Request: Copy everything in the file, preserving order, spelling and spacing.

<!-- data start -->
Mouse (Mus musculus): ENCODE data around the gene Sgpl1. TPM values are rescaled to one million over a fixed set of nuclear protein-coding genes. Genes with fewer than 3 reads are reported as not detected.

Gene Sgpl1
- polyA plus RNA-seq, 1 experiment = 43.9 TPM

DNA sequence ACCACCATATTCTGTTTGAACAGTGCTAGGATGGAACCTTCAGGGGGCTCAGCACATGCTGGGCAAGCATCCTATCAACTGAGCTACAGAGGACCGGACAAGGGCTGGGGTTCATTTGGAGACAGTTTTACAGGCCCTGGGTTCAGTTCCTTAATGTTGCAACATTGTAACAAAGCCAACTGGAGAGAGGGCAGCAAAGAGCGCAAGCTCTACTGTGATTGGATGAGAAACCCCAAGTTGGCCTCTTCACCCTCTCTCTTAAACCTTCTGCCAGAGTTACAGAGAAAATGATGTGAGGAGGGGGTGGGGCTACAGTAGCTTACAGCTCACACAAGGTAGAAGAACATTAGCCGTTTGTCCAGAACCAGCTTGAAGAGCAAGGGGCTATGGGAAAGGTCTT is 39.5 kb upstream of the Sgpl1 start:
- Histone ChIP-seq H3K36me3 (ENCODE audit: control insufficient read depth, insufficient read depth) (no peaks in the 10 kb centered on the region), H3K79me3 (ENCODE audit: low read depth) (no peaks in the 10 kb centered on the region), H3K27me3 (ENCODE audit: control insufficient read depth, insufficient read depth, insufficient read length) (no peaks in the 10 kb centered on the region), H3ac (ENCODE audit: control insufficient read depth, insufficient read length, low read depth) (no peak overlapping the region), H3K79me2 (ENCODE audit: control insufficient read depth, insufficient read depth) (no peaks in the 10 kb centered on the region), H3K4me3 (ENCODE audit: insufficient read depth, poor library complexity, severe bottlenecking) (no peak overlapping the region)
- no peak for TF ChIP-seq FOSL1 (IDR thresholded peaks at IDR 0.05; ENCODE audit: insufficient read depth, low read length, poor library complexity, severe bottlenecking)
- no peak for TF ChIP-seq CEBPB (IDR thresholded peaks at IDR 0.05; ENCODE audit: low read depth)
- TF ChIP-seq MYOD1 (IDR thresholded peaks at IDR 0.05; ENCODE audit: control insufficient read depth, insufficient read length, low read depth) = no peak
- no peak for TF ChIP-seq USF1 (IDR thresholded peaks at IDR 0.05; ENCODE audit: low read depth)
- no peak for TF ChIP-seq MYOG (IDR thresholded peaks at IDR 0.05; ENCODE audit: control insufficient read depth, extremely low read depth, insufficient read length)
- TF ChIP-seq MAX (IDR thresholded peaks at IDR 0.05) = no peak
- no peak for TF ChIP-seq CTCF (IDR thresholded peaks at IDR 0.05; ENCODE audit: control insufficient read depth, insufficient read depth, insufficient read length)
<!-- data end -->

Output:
Mouse (Mus musculus): ENCODE data around the gene Sgpl1. TPM values are rescaled to one million over a fixed set of nuclear protein-coding genes. Genes with fewer than 3 reads are reported as not detected.

Gene Sgpl1
- polyA plus RNA-seq, 1 experiment = 43.9 TPM

DNA sequence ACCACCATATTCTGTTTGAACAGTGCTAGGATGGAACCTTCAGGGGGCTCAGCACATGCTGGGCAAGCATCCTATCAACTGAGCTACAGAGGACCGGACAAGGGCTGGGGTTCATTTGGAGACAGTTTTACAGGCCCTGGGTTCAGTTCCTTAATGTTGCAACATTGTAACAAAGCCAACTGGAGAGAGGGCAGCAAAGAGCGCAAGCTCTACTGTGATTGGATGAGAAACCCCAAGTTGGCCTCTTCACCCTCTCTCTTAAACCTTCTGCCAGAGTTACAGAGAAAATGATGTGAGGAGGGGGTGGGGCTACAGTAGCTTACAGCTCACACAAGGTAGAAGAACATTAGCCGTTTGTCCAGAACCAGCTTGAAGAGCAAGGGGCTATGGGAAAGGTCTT is 39.5 kb upstream of the Sgpl1 start:
- Histone ChIP-seq H3K36me3 (ENCODE audit: control insufficient read depth, insufficient read depth) (no peaks in the 10 kb centered on the region), H3K79me3 (ENCODE audit: low read depth) (no peaks in the 10 kb centered on the region), H3K27me3 (ENCODE audit: control insufficient read depth, insufficient read depth, insufficient read length) (no peaks in the 10 kb centered on the region), H3ac (ENCODE audit: control insufficient read depth, insufficient read length, low read depth) (no peak overlapping the region), H3K79me2 (ENCODE audit: control insufficient read depth, insufficient read depth) (no peaks in the 10 kb centered on the region), H3K4me3 (ENCODE audit: insufficient read depth, poor library complexity, severe bottlenecking) (no peak overlapping the region)
- no peak for TF ChIP-seq FOSL1 (IDR thresholded peaks at IDR 0.05; ENCODE audit: insufficient read depth, low read length, poor library complexity, severe bottlenecking)
- no peak for TF ChIP-seq CEBPB (IDR thresholded peaks at IDR 0.05; ENCODE audit: low read depth)
- TF ChIP-seq MYOD1 (IDR thresholded peaks at IDR 0.05; ENCODE audit: control insufficient read depth, insufficient read length, low read depth) = no peak
- no peak for TF ChIP-seq USF1 (IDR thresholded peaks at IDR 0.05; ENCODE audit: low read depth)
- no peak for TF ChIP-seq MYOG (IDR thresholded peaks at IDR 0.05; ENCODE audit: control insufficient read depth, extremely low read depth, insufficient read length)
- TF ChIP-seq MAX (IDR thresholded peaks at IDR 0.05) = no peak
- no peak for TF ChIP-seq CTCF (IDR thresholded peaks at IDR 0.05; ENCODE audit: control insufficient read depth, insufficient read depth, insufficient read length)